New Feature: Monthly Short Stories

Hi Folks,

I want to announce a new feature here on The Granite Notebook : a monthly short story rotation. I realized the other day that I have written quite a bit of awesome short fiction over the years and need to give readers here the opportunity to see some of it. Soon, probably early next year, I will publish a short story collection that will include many of these stories, but they are being published here for the first time. So readers of The Granite Notebook get to see them before everybody else. :)

You can see the link now in the menu bar above, and you can Continue reading

Writers on Writing: Link

I hate to link to a “viral” type of website, but there is an amazing compendium of writers talking about writing here: 

It is well worth your time if you are at all interested in that sort of thing.

One that isn’t included in the above list is Robert Heinlein’s “5 Rules”, quoted and discussed on Dean Wesley Smith’s fascinating blog here: Heinlein’s 5 Rules

From the compendium first mentioned, one of my favorites is Neil Gaiman’s simple advice: Gaiman’s 8 Rules of Writing

Particularly interesting to me is Gaiman’s rule #5: “Remember: when people tell you something’s wrong or doesn’t work for them, they are almost always right. When they tell you exactly what they think is wrong and how to fix it, they are almost always wrong.” Continue reading

Obscure Words are Obscure for a Reason


Bane of undergraduate professors, godsend to honest writers, stumbling block of fools. Many have dared, many have tried, many have stamped themselves inadvertently with the ‘idiot tag’. Ye who seek to enter into its power, beware the seduction of the dark side!


“You’re so smart, what big words you use!” is a sentiment that no intelligent, well educated human being has ever expressed sincerely. Continue reading

Why You Should Be a Writer

This little article can be thought of as a corollary or addendum to my article, “The Trouble With Lying“. It applies specifically to fiction or novel writing, and somewhat less specifically to non-fiction.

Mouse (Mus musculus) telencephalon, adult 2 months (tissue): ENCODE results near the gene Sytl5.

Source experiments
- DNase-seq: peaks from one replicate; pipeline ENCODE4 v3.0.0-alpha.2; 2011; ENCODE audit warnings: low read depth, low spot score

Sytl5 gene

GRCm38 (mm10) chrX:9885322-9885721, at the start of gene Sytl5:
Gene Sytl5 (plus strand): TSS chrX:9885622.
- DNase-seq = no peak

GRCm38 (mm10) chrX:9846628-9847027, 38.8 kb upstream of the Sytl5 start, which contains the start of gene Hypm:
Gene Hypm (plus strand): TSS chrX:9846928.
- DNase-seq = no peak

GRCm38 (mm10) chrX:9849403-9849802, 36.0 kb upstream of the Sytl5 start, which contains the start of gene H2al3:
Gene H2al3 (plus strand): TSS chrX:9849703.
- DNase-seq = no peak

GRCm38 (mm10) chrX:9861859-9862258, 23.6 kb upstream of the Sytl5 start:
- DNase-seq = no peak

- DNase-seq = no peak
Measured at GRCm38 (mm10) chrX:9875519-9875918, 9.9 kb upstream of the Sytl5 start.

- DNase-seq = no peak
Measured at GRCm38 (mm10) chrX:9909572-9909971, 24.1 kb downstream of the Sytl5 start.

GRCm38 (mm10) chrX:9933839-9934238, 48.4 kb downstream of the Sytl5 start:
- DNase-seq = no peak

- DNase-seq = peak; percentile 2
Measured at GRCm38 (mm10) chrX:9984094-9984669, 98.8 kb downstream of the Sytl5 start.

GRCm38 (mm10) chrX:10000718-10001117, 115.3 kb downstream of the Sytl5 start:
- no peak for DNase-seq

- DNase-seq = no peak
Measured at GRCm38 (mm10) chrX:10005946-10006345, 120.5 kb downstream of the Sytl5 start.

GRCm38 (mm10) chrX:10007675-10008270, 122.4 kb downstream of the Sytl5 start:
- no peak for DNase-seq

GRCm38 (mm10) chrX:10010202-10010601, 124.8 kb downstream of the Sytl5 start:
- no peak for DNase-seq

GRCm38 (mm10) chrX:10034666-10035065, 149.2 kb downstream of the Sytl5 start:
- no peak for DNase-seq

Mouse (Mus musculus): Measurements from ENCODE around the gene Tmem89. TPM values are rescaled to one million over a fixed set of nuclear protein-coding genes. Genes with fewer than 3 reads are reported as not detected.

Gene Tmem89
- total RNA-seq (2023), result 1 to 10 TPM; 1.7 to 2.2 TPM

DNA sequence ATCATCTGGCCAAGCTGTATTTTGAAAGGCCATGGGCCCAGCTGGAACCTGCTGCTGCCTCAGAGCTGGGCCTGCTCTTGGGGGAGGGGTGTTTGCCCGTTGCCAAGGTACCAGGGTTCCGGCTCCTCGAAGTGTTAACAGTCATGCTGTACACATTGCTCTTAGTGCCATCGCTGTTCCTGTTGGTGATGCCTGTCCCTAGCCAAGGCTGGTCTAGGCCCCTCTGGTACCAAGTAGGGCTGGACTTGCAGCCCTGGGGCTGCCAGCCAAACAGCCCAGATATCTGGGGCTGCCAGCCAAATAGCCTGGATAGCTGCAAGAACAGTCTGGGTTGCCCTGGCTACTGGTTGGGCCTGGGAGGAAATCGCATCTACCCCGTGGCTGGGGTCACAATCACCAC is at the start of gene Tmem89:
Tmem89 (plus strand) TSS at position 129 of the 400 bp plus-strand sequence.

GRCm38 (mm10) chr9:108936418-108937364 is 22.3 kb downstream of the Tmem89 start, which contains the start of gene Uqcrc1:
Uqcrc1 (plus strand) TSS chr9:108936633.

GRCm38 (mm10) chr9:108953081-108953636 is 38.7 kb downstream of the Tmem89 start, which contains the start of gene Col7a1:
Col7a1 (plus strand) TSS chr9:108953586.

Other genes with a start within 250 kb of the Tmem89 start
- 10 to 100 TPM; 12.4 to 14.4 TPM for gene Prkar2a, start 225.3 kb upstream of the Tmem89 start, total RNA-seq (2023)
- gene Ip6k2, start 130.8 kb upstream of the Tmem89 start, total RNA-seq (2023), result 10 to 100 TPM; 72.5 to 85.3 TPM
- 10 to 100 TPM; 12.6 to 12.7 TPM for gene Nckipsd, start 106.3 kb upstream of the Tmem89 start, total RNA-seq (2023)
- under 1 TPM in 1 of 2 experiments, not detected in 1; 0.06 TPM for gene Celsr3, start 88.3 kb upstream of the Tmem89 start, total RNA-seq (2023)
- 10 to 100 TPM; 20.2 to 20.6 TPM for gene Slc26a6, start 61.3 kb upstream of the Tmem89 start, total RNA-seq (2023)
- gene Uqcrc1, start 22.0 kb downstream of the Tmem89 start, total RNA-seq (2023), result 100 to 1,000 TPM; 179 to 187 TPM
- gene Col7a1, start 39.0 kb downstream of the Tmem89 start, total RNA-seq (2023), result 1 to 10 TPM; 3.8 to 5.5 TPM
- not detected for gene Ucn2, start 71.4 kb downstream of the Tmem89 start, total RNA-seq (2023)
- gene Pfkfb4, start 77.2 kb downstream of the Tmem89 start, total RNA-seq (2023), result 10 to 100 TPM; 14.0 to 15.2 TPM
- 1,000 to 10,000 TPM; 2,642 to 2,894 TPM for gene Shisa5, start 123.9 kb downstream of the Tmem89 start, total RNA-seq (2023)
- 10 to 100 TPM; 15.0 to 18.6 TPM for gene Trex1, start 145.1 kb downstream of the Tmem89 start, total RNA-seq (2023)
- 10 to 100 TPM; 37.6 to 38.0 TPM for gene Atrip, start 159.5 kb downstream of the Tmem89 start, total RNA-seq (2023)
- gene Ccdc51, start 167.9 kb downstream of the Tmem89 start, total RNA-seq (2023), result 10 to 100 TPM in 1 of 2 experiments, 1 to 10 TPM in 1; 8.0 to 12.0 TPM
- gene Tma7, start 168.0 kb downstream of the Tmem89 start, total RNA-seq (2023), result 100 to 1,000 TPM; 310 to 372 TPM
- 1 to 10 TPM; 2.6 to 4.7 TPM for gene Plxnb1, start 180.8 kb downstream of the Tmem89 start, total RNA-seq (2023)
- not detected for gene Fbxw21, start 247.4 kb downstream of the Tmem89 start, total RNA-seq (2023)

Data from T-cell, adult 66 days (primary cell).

In “The Trouble With Lying” I talk about the self-publishing industry and contend, among other things, that most of the people trying to self-publish their books today should not be doing so. Please don’t construe this to mean that nobody out there should be self-publishing and “chasing the dream”, which is the same dream that I am chasing (although I don’t think of it in those terms, and believe the concept of ‘chasing the dream’ is part of the problem).

In fact, I think it is extremely important that people with something special to contribute as writers take up the long struggle to get their work recognized and into reader hands. Sometimes it isn’t even a long struggle, but history indicates that it usually is. Continue reading

The Trouble With Lying

Please note: I have thought long and hard before publishing this article. The old saying that you draw more flies with honey than with vinegar comes readily to mind. And also the one about how people in glass houses shouldn’t throw stones. But because I am in a glass house I am in a particularly apt position to observe and write on this subject. This article, if coming from a successful writer, would sound as self-serving and insincere as some of the recent e-book sensations who say that everyone else can do it too. I am not yet a successful writer; in fact I occupy the same exact position as many of the people whose enthusiasm my words pour cold water upon. So if I am harsh to the self-published writer, it is only as harsh as I am to myself. And I make no apologies.

Last night I was reading about publishing, self-publishing, and indie publishing as part of a continual effort to crack the code of how to get my books in front of more reader eyes.

Inevitably, I came across a blog written by one of the breakout e-book success heroes, talking about how easy it is to make tons of money from self-publishing, how anyone can do it, and how everyone should. Or at least that is what was implied. It’s the same story everywhere, whether the writer or commentator involved has actually been successful or not. They almost always say that they have been successful, and that you can be too. Oh yeah, they’ve made a ton of money. All of them have! They work and work, churning the foam on the ocean of foolhardery that is the self-publishing gold rush.

The ones at the very top, like the blogger I was reading, who was one of Amazon Kindle’s early independent success stories and has been highly promoted by Amazon and the traditional publishing industry ever since, are positioned to benefit from the churn. Much like a pyramid scheme, everyone else involved want to benefit in the same way but have no genuine prospect of doing so.

We live in hope? Continue reading